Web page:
New Techniques Help With Better Detection, Biopsy for Prostate Cancer

Prostate cancer is the second most common cancer in American men; about one in six will be diagnosed with prostate cancer during his lifetime.

September is Prostate Cancer Awareness Month, and men in the Tristate who suspect they may have prostate cancer or need to receive biopsies can have a more accurate diagnosis with quicker detection and intervention thanks to technologies only offered at UC Health.

Sadhna Verma, MD, a member of the University of Cincinnati Cancer Institute, associate professor in the department of radiology at the UC College of Medicine and a UC Health radiologist, says the UC Health team is the only one in the Tristate area that offers multi-parametric magnetic resonance imaging (mp-MRI) scans for cancer detection and MRI as a guidance tool for prostate biopsies.

“We offer several pre-operative imaging techniques that can help us decide whether to remove or spare delicate vascular bundles that surround the prostate gland,” she says, adding that magnetic resonance spectroscopic imaging (MRS) is used to detect normal and cancer-related chemical compounds in the prostate gland.

Additionally, experts agree that MR diffusion and MR perfusion—specifically imaging cancer cell “crowding” and maps of blood flow, which increase in cancer cells—assist with detection and help physicians decide how to proceed.

Verma says that when a biopsy is needed, the suspicious findings on the mp-MRI can be targeted for direct MRI-guided biopsy or MRI-ultrasound fusion targeted biopsy.

The fusion-targeted biopsy involves coupling of MRI and ultrasound to visualize suspicious lesions in the prostate gland.

Verma led a clinical trial at UC prior to the FDA-approval of the MRI guided biopsy technology. Now, she along with UC Cancer Institute and UC Health urologists Krishnanath Gaitonde, MD, James Donovan, MD, and Nilesh Patil, MD, are trained to use this technology at UC Medical Center.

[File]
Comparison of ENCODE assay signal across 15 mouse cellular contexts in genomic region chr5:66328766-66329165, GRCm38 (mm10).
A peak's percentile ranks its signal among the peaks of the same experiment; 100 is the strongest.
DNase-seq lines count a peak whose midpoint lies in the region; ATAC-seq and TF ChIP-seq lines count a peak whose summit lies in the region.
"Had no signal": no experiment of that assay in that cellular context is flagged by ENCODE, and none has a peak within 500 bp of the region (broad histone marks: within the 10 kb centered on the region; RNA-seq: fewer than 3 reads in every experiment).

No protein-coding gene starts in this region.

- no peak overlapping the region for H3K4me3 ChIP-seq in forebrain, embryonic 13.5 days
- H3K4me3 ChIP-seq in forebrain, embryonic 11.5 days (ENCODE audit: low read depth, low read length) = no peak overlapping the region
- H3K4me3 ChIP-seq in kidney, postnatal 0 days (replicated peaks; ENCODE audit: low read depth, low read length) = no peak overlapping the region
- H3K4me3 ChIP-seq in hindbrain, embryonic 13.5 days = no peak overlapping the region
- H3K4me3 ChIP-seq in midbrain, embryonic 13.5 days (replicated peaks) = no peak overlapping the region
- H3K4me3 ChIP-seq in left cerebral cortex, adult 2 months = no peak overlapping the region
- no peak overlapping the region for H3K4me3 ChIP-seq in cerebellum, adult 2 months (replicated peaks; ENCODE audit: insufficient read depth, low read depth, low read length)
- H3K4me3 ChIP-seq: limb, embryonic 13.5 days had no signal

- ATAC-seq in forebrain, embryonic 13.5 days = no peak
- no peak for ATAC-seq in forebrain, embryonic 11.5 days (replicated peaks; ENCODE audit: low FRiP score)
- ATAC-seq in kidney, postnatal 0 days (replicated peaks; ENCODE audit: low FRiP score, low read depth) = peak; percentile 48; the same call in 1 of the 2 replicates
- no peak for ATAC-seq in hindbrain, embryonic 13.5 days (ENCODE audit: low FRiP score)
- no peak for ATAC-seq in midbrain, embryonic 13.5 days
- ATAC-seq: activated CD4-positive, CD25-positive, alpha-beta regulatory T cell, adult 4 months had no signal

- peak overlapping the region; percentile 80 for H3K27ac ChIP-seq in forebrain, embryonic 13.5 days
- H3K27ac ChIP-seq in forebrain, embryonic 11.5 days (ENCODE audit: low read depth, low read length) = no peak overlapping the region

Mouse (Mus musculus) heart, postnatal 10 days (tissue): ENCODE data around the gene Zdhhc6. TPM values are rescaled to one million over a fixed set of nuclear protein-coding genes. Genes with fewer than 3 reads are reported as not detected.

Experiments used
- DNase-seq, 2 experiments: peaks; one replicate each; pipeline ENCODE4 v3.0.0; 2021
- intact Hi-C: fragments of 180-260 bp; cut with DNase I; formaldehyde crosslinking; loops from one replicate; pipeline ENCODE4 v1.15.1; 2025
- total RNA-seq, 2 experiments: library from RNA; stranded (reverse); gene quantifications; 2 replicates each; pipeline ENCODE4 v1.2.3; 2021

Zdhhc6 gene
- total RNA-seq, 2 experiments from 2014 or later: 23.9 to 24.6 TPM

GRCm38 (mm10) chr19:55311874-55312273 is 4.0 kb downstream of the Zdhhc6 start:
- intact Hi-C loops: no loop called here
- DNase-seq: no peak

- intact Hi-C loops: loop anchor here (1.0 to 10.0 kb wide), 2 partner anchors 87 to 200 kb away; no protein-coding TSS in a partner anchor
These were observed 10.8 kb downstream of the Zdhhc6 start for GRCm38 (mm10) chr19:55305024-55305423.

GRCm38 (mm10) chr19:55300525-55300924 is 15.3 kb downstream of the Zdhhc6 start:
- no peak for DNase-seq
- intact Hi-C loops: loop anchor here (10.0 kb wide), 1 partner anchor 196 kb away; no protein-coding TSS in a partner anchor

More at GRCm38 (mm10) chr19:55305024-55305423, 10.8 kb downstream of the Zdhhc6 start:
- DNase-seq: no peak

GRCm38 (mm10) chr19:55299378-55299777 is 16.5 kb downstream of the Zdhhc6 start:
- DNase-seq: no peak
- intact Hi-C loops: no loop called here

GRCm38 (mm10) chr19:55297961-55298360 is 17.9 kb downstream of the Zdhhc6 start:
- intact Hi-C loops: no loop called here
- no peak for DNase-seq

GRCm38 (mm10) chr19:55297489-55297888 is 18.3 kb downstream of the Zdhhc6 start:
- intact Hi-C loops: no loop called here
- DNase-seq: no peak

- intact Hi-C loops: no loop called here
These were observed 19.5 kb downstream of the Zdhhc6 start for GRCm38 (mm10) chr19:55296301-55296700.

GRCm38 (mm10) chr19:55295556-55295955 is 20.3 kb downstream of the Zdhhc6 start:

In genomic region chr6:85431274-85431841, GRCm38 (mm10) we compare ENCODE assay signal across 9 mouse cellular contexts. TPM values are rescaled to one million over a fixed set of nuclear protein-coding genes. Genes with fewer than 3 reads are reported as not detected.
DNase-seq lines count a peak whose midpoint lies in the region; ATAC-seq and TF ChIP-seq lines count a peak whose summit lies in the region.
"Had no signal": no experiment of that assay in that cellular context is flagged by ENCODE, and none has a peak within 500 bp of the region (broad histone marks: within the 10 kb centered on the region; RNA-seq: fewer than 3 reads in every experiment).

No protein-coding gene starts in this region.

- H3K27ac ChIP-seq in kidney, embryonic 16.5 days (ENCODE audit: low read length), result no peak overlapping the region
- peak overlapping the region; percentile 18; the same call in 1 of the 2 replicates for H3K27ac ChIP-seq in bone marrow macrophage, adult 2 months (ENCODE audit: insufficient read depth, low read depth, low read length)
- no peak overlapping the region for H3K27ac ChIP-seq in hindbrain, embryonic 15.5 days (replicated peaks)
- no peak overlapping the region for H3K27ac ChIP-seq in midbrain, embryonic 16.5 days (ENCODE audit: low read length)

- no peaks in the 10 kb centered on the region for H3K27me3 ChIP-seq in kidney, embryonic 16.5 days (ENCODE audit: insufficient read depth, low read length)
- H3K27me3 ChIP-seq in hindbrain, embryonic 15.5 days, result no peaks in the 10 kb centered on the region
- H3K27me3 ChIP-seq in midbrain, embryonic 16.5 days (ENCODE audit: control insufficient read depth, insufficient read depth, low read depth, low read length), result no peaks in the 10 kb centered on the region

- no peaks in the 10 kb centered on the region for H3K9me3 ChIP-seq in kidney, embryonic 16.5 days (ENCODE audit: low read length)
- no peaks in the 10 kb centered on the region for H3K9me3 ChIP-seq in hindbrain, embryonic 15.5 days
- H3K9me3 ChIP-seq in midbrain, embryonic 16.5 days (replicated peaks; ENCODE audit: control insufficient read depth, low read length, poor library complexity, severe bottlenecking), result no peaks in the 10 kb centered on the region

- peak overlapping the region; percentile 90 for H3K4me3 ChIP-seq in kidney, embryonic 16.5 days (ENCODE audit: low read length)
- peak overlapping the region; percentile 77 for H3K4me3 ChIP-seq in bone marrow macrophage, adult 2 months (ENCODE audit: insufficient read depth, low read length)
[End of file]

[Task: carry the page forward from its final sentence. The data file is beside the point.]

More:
“It’s a more efficient, effective way to biopsy for physicians and is much better for patients who previously had to undergo blind biopsy, which could involve them being stuck with a needle 12 or more times,” Verma adds.

The fusion-targeted biopsy technology works by using an electro-magnetic navigation system, similar to a GPS tracking device. The MRI and ultrasound images are aligned and overlaid on real-time ultrasound and targets—which are identified and labeled high, medium or low suspicion for cancer—are displayed on ultrasound, which is based on the MRI exam findings.

Using MRI-guided biopsy technology, areas of the prostate that may not be sampled by the standard procedure are accessible; the standard ultrasound biopsy procedure samples the back portions of the prostate gland, meaning tumors located in the very front of the gland can be missed.

“The technologies we use are allowing us to diagnose and begin treating patients for better outcomes,” Verma says. “We’re happy to offer these services to area patients with hopes of improving and saving lives; however, the first step is being aware of your risks. If you have a family history of this cancer or are experiencing any symptoms of prostate cancer—trouble urinating, blood in your semen or urine or pain in the lower body or pelvis—please see your physician. ”

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